Selected research from leading health care experts whose findings have a direct bearing on public policies effecting medical progress. Research is chosen based on its quality and relevance by the Medical Progress Today editorial staff.

Selected Research

FDA Safety Changes: Mobic
Medscape, 12-12-05

Since Celebrex and Vioxx are back in the news, we thought it would be helpful to recall some of the recent research on these drugs in relation to other NSAIDS that are taken by millions of Americans.

On August 11, the FDA approved safety labeling revisions for the nonsteroidal anti-inflammatory (NSAID) drug meloxicam (Mobic tablets and oral suspension, made by Boehringer Ingelheim, Inc) to advise of contraindications and warnings associated with this class of drugs.
The FDA also emphasized the importance of minimizing NSAID therapy to the lowest effective dose for the shortest possible duration consistent with individual patient treatment goals. In patients at high risk for cardiovascular (CV), gastrointestinal (GI), or renal effects, treatment options that do not involve NSAIDs should be considered.
Clinical trials of up to 3 yearsí duration have linked several cyclooxgenase 2 (COX-2) selective and nonselective NSAIDs to an increased risk for serious and potentially fatal CV thrombotic events, myocardial infarction (MI), and stroke. According to the FDA, all NSAIDs may have similar risks that increase with duration of use and in the presence of existing CV disease and/or related risk factors. [Ed: emphasis added]
Physicians are advised to remain alert for the development of CV events, even in the absence of previous symptoms. The FDA notes that there is no consistent evidence that concurrent use of low-dose aspirin mitigates the risk for thrombotic events, and concomitant use of both drugs does increase the risk for serious GI events.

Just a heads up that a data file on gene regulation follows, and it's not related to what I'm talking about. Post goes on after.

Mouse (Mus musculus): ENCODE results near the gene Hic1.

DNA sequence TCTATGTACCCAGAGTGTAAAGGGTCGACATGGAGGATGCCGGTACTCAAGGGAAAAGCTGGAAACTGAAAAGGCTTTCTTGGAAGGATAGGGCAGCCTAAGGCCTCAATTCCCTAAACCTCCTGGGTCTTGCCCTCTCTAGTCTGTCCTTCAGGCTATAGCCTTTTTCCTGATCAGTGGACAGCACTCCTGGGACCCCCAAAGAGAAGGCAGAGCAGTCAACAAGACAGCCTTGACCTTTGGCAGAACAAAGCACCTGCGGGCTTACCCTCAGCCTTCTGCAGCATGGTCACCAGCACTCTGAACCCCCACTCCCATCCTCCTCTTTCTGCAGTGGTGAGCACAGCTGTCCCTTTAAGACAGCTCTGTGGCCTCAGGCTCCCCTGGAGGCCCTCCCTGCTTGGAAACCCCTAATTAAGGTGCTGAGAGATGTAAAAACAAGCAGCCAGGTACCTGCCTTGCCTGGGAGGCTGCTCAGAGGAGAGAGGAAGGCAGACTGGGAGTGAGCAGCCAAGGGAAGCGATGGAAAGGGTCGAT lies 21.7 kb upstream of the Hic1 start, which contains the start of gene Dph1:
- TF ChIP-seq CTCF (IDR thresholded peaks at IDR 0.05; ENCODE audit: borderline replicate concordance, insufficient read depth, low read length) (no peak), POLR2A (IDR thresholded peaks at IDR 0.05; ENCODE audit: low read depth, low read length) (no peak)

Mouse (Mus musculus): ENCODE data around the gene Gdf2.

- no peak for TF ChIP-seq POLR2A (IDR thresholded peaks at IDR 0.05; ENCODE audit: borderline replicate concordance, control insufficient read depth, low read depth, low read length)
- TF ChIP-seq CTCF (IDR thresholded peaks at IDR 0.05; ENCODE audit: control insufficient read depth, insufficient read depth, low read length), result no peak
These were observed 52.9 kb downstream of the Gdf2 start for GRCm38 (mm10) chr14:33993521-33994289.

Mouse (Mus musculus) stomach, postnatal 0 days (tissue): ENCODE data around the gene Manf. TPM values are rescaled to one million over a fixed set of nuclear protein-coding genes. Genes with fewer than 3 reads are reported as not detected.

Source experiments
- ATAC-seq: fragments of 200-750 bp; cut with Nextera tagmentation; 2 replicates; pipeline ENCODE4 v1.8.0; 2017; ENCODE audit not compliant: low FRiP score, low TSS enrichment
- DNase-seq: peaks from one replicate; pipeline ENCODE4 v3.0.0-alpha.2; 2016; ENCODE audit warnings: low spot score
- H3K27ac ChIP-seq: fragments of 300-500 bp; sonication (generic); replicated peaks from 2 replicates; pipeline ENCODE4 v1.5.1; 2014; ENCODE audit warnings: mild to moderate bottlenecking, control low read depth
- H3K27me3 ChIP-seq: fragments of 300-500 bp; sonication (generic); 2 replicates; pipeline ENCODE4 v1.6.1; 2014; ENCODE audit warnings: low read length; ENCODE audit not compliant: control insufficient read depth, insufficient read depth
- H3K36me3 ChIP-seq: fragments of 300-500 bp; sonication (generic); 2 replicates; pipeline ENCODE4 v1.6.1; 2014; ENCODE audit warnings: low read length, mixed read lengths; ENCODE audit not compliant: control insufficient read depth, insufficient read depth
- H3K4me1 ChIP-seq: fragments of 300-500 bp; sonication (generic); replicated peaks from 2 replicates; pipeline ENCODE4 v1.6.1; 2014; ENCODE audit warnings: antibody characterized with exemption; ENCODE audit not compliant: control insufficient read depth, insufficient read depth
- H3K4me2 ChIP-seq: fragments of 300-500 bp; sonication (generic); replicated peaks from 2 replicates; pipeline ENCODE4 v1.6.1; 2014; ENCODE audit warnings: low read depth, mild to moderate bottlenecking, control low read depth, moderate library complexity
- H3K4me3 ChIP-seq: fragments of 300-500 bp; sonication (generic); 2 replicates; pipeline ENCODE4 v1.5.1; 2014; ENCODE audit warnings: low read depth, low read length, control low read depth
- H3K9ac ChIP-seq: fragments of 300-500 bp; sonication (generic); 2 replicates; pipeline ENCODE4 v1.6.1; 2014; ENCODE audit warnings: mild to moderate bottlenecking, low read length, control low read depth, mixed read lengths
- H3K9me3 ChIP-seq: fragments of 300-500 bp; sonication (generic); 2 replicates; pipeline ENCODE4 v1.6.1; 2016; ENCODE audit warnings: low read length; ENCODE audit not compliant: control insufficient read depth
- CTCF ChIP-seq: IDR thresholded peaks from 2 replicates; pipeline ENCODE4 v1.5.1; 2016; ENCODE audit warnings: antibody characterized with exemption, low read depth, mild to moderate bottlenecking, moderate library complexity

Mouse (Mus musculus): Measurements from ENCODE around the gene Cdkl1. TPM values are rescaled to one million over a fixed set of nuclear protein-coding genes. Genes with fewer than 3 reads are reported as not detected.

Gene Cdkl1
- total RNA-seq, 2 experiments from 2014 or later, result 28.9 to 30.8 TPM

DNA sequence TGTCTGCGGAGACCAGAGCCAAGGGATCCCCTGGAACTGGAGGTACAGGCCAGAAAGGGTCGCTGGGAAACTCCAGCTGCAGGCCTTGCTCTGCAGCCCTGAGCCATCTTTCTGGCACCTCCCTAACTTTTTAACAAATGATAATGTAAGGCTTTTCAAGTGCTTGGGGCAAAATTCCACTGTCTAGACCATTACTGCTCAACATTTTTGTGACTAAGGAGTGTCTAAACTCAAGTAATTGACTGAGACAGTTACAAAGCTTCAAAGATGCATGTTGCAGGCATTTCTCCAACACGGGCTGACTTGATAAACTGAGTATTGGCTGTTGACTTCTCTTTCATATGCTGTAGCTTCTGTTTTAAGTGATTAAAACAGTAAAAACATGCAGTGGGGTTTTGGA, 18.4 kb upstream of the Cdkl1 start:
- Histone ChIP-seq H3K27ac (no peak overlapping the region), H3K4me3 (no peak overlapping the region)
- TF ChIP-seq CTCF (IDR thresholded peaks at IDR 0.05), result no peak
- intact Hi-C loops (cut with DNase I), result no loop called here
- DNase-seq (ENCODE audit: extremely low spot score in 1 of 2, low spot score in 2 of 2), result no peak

In other words, we still donít know all that we need to know about the baseline safety issues involved in long-term NSAID use. Ironically, the development of Cox-2 drugs was spurred by gastrointestinal safety concerns over older NSAIDS, which eventually led to new concerns regarding cardiovascular safety after the withdrawal of Vioxx. Medical research, as much as any other human enterprise, is ruled by the law of unintended consequences. Unfortunately, American medicine is also subject to a tort system that can penalize companies based on 20/20 hindsight. In the long run, this distorts safety incentives by discouraging companies from aggressively pursuing potential safety concerns in a postmarket environment.

Project FDA.
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